When inaugural poet Amanda Gorman strode up to the mic on January 20, 2021, for President Biden’s inauguration, she set the stage on fire with her words (and her vibrant yellow coat). Immediately following, my Twitter and Instagram timelines were suddenly flooded with posts about Gorman’s poem, “The Hill We Climb,” and her overall presence. Many of those praising her were people who do not, to my knowledge, usually fawn over writers of verse. But something shifted: during those five beautiful minutes with the world’s eyes on her, Gorman opened up minds to the power of truth through spoken word in an age when honesty itself feels subjective. Here are seven other spoken word poets like Amanda Gorman who speak of hope, pain, and politics.
It feels only right to begin a list about poets like Amanda Gorman with one of Gorman’s inspirations: the legendary, earth-shaking Maya Angelou. The poet and author of I Know Why the Caged Bird Sings also spoke as a U.S. inaugural poet at President Clinton’s inauguration in 1993. Through Angelou’s writing, which spans 36 titles and 45 years following the publication of her first book, she has unabashedly and eloquently brought to light the horrific realities of racism and sexism. Poems such as “Still I Rise” also showcase Angelou’s confidence, resilience, and hope. Undoubtedly Angelou has influenced many of the greats, including Gorman, who even wore a ring to the inauguration to honor Angelou.
Watch as Angelou reads “On the Pulse of Morning” for the 1993 inauguration.
Anyone who follows the world of young adult fiction surely knows Elizabeth Acevedo’s name by now. The Afro-Dominican author and poet’s first young adult book, The Poet X, was an award winner and New York Times Best Seller title written entirely in verse. She has also published a chapbook called Beastgirl & Other Origin Myths. Before Acevedo was published, though, she was a National Poetry Slam Champion.
Sparkling with energy and sprinkled with Spanish, her poems often navigate the tumultuous waters of race, family, and identity. Listen to Acevedo recite her poem “Afro-Latina.”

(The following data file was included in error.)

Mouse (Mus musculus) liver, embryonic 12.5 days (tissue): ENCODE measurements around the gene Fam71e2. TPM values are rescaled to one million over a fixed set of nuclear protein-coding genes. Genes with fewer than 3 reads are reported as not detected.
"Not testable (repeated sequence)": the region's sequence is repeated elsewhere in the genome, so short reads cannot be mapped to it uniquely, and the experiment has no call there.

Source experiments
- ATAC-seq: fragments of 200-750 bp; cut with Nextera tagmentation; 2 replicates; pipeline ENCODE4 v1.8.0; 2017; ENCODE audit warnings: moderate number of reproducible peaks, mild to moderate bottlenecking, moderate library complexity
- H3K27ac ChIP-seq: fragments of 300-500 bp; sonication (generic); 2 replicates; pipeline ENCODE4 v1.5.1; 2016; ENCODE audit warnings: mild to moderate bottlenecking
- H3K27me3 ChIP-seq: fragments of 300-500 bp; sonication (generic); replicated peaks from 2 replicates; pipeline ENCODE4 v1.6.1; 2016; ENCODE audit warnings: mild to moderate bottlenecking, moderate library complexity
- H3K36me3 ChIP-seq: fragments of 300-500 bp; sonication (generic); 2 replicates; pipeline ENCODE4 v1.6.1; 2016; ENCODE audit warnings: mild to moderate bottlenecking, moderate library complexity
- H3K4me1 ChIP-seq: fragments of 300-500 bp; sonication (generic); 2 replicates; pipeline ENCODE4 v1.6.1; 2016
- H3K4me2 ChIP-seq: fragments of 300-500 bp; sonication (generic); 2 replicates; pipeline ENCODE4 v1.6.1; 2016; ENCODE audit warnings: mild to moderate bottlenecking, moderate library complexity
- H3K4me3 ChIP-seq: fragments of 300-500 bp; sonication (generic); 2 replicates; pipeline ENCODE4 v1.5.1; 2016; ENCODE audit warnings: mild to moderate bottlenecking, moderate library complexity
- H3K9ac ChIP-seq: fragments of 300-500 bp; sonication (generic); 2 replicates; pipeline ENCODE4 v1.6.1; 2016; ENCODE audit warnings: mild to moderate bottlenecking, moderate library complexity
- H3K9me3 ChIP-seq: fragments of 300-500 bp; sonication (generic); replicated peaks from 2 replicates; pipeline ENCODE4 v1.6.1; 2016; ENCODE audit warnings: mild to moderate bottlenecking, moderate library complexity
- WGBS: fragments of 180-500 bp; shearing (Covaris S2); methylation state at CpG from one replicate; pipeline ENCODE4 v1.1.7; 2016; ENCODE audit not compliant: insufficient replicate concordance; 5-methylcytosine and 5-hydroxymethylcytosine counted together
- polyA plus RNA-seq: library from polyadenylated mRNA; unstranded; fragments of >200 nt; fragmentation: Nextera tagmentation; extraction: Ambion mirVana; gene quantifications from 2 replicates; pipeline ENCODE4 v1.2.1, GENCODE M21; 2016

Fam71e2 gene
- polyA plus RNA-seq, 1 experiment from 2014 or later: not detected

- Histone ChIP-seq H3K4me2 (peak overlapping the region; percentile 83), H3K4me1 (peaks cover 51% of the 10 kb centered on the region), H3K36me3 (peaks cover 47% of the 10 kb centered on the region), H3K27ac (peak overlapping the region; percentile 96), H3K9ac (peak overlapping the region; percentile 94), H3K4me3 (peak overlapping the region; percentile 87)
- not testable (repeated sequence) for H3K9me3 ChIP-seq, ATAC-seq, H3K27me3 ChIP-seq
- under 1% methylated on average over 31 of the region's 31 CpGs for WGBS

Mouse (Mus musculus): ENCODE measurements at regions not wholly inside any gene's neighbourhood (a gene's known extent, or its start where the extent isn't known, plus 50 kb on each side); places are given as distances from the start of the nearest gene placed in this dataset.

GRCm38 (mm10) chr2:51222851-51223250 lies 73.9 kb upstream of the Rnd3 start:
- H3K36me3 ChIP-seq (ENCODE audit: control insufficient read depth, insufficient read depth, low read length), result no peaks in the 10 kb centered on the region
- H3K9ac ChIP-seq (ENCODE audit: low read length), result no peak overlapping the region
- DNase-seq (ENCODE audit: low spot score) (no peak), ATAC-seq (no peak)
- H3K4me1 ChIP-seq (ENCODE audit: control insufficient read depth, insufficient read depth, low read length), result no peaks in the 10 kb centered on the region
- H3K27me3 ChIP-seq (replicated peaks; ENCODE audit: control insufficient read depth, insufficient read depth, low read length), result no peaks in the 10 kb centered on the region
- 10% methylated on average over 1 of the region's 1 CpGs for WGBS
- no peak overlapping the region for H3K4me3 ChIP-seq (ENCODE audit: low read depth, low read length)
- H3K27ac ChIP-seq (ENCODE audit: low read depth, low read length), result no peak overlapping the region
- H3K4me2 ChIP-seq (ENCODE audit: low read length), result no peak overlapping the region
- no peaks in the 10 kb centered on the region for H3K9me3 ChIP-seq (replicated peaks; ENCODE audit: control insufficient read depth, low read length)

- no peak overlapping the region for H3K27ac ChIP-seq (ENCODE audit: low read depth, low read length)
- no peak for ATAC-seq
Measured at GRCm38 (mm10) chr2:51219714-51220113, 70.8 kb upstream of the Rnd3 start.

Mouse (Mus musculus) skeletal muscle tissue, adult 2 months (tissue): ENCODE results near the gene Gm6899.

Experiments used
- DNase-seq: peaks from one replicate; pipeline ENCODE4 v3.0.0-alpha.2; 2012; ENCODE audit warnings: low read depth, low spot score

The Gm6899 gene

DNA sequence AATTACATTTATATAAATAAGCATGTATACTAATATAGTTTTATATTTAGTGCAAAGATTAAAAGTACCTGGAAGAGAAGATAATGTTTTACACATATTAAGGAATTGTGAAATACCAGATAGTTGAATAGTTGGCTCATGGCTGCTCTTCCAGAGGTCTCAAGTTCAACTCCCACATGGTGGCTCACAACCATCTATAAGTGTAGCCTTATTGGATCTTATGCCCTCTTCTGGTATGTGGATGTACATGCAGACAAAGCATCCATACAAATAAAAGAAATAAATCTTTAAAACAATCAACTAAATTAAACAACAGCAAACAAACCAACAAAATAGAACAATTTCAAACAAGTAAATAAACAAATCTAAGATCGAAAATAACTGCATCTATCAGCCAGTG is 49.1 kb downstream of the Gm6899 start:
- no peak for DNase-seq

Patricia Frazier hails from Chicago but she influences beyond the borders of Illinois. Frazier was named America’s second National Youth Poet Laureate—Gorman being the first—in 2018 and published her first book of poetry, Graphite, in the same year. Through her poems, Frazier shows her love for family and her city, while also delivering unforgettable lines that push against the way the world views Black women. In an early poem in Graphite called “Auditioning for the Role of Child with Teen Parent,” Frazier writes, “what if she’s a teenage mom and this is still a story about Black excellence?”
In “My Block,” watch as Frazier uses her voice to draw attention to the process of gentrification as it affects her neighborhood in Chicago.
Phil Kaye is the co-director of Project VOICE and author of poetry collection Date & Time. His poetry is thoughtful, and often stunningly delivered thanks to his background as a National Poetry Slam finalist. Kaye’s poems are personal, often pulling from his childhood memories, complicated family dynamics, and experience as a Japanese American. When it comes to politics, he is unafraid of voicing his thoughts, hopes, and fears on stage.
Watch Kaye recite “Unalienable,” a poem about history class and the predicted madness after the 2016 U.S. presidential election.
Sarah Abbas is the youngest poet to ever grace the screen for Button Poetry, a Minnesota-based YouTube slam poetry collective and publishing house. The Pakistani American poet is 16 years old and the 2020–2021 Youth Poet Laureate of St. Louis. Currently a student at Marquette High School, she is wise beyond her years, often challenging those who harbor Islamophobic beliefs.
In “War on Iranian Blood,” Abbas unflinchingly confronts the 45th U.S. president.
It’s hard to look away from the screen when Rudy Francisco is dismantling masculinity so musically, with both energy and heart. “And isn’t that what masculinity has become,” the author of Helium says in “Rifle,” the poem below, “A bunch of dudes afraid of their own feelings, terrified of any emotion other than anger, constantly yelling at the shadows on the wall, but still haven’t realized that we’re the ones standing in front of the light?”
Francisco hails from San Diego, California. When it comes to poetry, he coaches, performs, and co-hosts a poetry venue. Francisco is both a National Underground Poetry Slam Champion and an Individual World Poetry Slam Champion.
I’ve been lucky enough to see Sarah Kay perform live. Often thoughtful and humorous, Kay’s poems have the power to leave audiences smiling while also tearing up. The poet has an incredible ability to find hope in situations without denying the gravity. Kay—alongside Phil Kaye, no relation—is also co-director of Project VOICE and the author of four poetry books, including No Matter the Wreckage.
I can confirm a spotlight is unnecessary when she is lighting up the stage all on her own. Find out for yourself as Kay performs a poem that compares the tragedy of 9/11 and violence in Indonesia.